• Do you know what training your people need?

In last week’s article, we talked about how JTA data can be used for STAFFING.  So, now that we have a good job description (that was developed from the task list), we’ll talk about HOW you can use JTA data to identify the proper training employees need for a successful job performance.

  • How do I know which tasks to select for training and what type of training?

When deciding which tasks to train, two guiding factors must be used:  effectiveness and efficiency.  Seek the best program within acceptable costs while meeting the learning intent.  Often, it helps to select tasks for training by dividing them into three groups:

  1. Those tasks that are to be included in a formal learning program
  2. Those tasks that are to be included in On-the-Job-Training (OJT)
  3. Those tasks for which no formal or OJT is needed (i.e., job performance aids or self-study packets)

When selecting tasks for training, consider the following factors:

  • Is the training mandated by the Occupational Safety and Health Act?
  • Could a job performance aid or self-study packet be used in place of formal training?
  • Can people be hired that have already been trained?
  • Is training needed to ensure their behavior does not compromise the company’s legal position (i.e. Equal Employment Opportunity, labor relations laws, or state laws)?
  • What will happen if you do not train this task?
  • What will be the benefits if you do train this task?
  • If you don’t train it, how will the employee learn it?
  • How will this training help to achieve your goals?

Below are questions to ask when performing a Job/Task Analysis:

  • How difficult or complex is the task?
  • What behaviors are used in the performance of the job?
  • How frequently is the task performed?
  • How critical is the task to the performance of the job?
  • To what degree is the task performed individually, or is part of a set of collective tasks?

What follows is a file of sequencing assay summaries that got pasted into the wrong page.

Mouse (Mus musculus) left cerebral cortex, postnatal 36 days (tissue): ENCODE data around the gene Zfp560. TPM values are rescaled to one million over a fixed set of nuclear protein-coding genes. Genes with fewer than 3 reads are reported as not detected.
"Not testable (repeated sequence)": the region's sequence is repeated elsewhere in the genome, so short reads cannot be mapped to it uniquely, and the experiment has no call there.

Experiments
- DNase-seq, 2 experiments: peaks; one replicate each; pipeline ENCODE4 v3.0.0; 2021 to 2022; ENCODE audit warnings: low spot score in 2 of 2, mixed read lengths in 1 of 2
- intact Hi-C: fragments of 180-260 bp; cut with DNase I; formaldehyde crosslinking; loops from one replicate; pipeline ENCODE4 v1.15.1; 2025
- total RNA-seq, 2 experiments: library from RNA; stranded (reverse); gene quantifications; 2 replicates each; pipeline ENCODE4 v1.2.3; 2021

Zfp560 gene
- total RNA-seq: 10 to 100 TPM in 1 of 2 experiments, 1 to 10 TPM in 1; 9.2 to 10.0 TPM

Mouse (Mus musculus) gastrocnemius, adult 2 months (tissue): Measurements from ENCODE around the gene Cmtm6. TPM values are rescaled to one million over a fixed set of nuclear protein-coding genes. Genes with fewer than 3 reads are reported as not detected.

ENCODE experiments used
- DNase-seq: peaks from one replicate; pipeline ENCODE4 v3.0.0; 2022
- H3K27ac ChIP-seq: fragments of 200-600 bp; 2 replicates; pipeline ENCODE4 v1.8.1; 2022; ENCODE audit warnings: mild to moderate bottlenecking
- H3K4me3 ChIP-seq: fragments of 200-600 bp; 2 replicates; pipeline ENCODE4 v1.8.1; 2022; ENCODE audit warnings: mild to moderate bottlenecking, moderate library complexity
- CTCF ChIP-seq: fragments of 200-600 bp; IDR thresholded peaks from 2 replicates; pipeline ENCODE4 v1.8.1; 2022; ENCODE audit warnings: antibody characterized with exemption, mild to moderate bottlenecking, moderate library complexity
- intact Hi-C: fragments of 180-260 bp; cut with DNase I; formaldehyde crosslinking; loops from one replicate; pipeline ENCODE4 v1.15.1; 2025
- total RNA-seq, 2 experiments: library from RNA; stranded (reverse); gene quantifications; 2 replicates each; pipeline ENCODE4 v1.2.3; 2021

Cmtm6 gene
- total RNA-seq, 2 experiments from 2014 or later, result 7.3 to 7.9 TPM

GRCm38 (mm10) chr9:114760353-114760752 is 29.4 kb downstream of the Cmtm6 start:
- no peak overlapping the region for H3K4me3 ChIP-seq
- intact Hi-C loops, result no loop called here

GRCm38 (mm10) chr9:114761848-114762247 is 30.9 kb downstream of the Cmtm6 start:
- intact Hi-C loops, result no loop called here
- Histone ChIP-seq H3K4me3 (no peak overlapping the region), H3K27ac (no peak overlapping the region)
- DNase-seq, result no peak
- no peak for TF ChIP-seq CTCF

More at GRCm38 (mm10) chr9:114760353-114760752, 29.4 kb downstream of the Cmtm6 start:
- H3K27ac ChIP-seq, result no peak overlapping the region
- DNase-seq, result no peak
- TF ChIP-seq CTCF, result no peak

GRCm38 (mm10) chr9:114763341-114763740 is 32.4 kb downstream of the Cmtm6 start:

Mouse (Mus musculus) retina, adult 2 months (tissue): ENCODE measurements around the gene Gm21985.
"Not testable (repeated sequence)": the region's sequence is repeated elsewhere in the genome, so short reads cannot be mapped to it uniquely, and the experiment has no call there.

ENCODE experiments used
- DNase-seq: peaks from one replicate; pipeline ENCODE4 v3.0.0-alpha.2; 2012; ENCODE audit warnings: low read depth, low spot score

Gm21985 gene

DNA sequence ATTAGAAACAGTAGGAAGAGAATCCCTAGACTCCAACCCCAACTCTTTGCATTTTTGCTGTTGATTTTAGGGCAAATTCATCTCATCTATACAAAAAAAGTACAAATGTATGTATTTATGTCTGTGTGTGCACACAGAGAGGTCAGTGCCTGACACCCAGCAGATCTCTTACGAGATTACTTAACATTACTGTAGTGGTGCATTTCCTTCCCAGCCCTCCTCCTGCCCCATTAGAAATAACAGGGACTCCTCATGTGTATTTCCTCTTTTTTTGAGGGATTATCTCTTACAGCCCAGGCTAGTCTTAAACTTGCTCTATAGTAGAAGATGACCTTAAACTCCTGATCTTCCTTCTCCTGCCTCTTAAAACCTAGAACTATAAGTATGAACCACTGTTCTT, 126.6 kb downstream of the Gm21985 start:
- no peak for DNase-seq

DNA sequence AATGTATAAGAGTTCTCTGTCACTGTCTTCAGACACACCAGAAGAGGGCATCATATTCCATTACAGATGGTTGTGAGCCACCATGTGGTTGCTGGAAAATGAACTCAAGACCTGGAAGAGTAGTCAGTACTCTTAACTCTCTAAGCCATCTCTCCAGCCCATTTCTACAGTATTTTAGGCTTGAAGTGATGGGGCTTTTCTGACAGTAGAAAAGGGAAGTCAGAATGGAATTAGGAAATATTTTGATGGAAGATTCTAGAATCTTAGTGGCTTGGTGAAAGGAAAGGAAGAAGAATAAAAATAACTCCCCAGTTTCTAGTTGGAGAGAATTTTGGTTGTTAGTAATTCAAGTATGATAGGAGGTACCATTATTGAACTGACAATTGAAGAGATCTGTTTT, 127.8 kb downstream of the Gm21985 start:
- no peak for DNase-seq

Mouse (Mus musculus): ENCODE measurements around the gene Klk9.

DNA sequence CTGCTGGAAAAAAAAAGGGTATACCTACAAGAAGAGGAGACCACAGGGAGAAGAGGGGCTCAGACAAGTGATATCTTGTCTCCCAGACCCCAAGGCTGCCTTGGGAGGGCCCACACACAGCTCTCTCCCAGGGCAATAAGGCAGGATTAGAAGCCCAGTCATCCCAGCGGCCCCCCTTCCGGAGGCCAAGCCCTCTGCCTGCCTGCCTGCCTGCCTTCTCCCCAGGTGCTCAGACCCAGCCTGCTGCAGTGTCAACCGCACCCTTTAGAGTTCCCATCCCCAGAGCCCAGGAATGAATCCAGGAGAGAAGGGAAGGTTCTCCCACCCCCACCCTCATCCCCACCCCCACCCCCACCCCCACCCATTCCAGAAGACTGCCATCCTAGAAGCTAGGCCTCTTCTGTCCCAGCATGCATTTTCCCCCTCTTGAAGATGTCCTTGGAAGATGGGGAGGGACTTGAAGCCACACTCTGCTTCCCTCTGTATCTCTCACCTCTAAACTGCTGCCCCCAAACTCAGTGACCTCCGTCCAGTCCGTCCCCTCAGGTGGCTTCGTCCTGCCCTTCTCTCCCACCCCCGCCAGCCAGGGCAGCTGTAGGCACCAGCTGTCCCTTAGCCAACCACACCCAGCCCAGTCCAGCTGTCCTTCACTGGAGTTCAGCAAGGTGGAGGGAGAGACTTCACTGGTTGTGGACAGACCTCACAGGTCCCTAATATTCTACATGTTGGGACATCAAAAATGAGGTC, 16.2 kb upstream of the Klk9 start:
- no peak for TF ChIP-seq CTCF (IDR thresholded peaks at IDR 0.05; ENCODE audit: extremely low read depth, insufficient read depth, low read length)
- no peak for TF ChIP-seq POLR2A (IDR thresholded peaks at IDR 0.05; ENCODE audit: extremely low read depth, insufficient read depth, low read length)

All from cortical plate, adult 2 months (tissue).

• If it is a subset of a set of collective tasks, what is the relationship between the various tasks?
  • What is the consequence if the task is performed incorrectly or not performed at all?
  • To what extent can the task be trained on the job?
  • What level of task proficiency is expected following training?
  • How critical is the task?
  • What information is needed to perform the task? What is the source of information?
  • What are the performance requirements?
  • Does execution of the task require coordination between other personnel or with other tasks?
  • Are the demands (perceptual, cognitive, psychomotor or physical) imposed by the task excessive?
  • How often is the task performed during a specified time frame (i.e., daily, weekly, monthly, yearly)?
  • How much time is needed to perform this task?
  • What prerequisite skills, knowledge, and abilities are required to perform the task?
  • What is the current criteria for acceptable performance? What is the desired criteria?
  • What behaviors distinguish good performers from poor performers?
  • What behaviors are critical to the performance of the task?

Stay tuned for next week’s topic on how JTA data is useful for  LEGAL COMPLIANCE.

Contact Bill Salter today at and see what we can do for you!